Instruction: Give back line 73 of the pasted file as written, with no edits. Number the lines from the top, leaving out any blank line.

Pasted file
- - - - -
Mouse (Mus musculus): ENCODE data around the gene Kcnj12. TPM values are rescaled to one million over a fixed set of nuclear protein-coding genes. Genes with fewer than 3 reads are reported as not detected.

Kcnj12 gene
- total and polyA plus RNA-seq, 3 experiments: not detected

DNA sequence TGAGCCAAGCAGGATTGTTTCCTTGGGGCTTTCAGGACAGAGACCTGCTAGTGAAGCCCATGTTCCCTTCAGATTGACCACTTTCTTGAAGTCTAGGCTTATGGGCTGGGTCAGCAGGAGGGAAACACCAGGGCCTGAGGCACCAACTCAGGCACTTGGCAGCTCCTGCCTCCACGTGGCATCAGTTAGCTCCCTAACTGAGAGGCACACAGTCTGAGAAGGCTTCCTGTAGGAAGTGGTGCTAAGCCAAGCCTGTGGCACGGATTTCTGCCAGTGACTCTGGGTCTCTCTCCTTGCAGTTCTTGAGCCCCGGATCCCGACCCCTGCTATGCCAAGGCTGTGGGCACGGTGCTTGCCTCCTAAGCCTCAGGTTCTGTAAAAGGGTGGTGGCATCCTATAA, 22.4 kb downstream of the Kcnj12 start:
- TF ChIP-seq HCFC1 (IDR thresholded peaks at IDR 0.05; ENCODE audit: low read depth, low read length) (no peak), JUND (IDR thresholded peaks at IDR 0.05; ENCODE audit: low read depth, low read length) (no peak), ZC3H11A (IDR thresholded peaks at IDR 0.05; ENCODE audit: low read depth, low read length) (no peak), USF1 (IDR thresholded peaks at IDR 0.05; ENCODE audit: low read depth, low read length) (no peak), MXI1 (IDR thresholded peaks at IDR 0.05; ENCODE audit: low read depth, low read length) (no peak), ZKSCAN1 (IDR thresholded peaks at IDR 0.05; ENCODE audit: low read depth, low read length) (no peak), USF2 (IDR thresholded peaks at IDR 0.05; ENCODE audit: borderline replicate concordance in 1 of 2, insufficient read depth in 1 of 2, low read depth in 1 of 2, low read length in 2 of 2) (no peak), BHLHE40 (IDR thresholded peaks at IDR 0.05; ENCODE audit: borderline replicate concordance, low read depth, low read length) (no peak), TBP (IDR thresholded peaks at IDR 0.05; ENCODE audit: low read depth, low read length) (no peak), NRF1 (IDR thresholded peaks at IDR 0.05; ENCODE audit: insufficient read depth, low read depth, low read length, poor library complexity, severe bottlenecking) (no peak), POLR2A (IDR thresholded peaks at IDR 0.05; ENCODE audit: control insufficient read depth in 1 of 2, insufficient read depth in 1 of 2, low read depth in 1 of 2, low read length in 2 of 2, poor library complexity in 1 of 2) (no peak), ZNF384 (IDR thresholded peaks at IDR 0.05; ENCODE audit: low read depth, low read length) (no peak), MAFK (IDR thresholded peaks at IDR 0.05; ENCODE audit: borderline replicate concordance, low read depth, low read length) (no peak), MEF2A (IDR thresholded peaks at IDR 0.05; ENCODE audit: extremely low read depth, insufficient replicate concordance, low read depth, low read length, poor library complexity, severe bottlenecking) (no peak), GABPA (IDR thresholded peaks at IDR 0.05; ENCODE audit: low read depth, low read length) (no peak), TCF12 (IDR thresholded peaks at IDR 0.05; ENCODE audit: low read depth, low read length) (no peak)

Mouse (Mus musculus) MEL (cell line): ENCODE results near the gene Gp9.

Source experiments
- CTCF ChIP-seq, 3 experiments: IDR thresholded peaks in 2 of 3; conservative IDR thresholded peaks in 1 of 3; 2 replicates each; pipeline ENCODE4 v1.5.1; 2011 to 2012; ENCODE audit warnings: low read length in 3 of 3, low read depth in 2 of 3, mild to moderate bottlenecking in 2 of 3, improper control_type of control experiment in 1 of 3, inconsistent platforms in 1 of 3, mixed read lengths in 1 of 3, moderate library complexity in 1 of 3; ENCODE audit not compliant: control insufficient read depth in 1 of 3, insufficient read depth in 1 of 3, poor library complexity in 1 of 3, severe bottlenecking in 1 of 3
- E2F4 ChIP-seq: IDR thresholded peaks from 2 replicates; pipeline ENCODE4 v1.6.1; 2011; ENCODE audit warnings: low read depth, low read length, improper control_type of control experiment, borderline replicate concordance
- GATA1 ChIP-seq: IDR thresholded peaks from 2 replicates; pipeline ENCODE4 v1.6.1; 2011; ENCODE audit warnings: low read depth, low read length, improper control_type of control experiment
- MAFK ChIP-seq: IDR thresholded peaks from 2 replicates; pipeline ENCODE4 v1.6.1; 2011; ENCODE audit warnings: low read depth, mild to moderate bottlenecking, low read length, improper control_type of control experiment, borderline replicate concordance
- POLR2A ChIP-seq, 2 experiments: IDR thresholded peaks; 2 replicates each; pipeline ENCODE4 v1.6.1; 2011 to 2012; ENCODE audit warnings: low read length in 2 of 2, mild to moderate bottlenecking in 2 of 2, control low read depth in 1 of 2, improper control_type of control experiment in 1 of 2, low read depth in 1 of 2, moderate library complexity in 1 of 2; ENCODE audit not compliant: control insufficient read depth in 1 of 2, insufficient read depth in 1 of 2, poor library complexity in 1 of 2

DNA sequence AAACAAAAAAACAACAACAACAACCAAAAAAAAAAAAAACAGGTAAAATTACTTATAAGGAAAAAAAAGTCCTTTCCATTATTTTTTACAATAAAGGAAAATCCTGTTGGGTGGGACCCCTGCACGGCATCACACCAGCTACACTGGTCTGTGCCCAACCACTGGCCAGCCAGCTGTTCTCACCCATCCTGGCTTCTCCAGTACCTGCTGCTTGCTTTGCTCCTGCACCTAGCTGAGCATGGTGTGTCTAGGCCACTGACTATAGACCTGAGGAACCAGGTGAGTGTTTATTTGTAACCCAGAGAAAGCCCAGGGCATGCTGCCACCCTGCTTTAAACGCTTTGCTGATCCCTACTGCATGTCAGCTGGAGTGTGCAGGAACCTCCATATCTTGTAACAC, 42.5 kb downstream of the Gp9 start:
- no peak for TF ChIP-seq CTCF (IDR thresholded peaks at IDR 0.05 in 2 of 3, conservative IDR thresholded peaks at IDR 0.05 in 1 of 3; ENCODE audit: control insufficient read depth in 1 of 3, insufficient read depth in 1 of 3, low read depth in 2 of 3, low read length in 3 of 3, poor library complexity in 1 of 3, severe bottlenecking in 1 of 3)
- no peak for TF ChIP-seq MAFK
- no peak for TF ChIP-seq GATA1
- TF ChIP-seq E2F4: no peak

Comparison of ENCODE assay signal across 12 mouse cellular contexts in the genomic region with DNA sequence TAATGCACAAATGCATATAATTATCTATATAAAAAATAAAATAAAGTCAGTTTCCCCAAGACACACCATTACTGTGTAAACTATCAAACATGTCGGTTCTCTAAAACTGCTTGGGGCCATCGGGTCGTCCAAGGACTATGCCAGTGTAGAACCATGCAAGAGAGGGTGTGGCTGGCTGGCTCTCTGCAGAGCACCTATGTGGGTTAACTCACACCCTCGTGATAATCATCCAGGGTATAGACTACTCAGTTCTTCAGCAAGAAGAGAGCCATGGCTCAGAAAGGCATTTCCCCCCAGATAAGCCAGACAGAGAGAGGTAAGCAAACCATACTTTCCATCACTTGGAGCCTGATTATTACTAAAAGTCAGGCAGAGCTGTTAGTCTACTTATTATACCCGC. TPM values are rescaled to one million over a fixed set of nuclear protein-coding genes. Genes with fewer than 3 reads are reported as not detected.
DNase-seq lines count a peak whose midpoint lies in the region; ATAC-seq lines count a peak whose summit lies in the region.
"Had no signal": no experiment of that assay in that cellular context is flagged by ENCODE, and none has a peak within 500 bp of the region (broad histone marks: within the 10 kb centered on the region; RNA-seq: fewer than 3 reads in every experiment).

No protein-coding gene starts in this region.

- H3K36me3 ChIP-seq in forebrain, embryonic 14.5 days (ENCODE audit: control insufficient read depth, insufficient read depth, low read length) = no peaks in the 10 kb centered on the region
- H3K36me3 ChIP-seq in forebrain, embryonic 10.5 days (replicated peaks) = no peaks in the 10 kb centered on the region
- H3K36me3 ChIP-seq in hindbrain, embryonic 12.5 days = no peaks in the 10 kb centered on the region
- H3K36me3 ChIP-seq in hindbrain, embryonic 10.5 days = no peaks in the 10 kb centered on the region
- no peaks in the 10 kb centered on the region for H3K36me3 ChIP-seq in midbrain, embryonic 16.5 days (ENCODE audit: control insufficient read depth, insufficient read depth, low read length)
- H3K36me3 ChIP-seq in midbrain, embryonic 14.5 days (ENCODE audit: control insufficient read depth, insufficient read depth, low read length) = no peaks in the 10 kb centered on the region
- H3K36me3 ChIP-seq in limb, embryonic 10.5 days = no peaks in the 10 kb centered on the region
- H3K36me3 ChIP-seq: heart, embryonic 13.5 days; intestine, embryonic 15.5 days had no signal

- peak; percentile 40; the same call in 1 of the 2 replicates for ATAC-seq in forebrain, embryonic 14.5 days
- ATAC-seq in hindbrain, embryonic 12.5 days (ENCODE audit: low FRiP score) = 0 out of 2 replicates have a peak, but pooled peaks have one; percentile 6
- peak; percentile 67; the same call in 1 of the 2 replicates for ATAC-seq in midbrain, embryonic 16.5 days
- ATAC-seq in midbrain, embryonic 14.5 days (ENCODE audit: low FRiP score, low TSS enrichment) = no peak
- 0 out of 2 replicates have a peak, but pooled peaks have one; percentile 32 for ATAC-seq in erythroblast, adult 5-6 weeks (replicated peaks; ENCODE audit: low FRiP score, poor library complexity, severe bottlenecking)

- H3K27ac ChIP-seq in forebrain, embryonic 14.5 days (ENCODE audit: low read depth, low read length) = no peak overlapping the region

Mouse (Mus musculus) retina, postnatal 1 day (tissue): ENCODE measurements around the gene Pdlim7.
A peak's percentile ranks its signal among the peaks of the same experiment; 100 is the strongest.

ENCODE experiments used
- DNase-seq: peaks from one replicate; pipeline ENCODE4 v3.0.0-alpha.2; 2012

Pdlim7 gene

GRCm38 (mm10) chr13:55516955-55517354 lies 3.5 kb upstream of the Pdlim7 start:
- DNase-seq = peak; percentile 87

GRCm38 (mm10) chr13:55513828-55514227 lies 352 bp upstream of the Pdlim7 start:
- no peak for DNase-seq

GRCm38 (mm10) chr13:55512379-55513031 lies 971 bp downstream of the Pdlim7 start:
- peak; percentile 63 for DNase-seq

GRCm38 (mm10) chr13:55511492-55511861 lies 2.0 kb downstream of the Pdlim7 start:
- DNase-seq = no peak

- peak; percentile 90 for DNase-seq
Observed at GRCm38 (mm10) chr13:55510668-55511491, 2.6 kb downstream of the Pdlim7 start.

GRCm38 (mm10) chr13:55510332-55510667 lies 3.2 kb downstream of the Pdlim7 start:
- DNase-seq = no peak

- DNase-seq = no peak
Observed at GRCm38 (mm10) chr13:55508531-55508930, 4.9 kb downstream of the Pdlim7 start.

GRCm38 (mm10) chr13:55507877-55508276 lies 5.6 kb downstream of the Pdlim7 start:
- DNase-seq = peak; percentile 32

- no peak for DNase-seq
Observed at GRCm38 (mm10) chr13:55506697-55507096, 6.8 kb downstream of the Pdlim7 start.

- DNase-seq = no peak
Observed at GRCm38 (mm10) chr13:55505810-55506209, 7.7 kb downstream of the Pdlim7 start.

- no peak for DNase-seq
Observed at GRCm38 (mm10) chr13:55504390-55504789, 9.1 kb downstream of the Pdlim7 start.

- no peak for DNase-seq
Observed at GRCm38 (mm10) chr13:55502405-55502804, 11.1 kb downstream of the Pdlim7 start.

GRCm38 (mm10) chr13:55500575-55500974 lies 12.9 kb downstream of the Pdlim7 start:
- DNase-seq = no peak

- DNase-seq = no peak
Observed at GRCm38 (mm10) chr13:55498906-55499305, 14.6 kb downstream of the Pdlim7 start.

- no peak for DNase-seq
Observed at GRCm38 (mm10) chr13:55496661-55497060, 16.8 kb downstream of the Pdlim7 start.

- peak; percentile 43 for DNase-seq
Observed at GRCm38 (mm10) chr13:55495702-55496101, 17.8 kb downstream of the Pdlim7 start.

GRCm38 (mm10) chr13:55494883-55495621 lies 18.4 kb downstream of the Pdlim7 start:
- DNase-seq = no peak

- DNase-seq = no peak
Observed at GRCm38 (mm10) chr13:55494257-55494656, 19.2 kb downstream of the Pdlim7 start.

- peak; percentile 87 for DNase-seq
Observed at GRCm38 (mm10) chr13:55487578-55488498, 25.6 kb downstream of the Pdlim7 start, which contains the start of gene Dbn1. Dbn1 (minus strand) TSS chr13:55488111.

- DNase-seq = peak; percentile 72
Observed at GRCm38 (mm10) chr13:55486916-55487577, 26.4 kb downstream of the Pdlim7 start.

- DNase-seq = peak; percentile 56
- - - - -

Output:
GRCm38 (mm10) chr13:55494883-55495621 lies 18.4 kb downstream of the Pdlim7 start: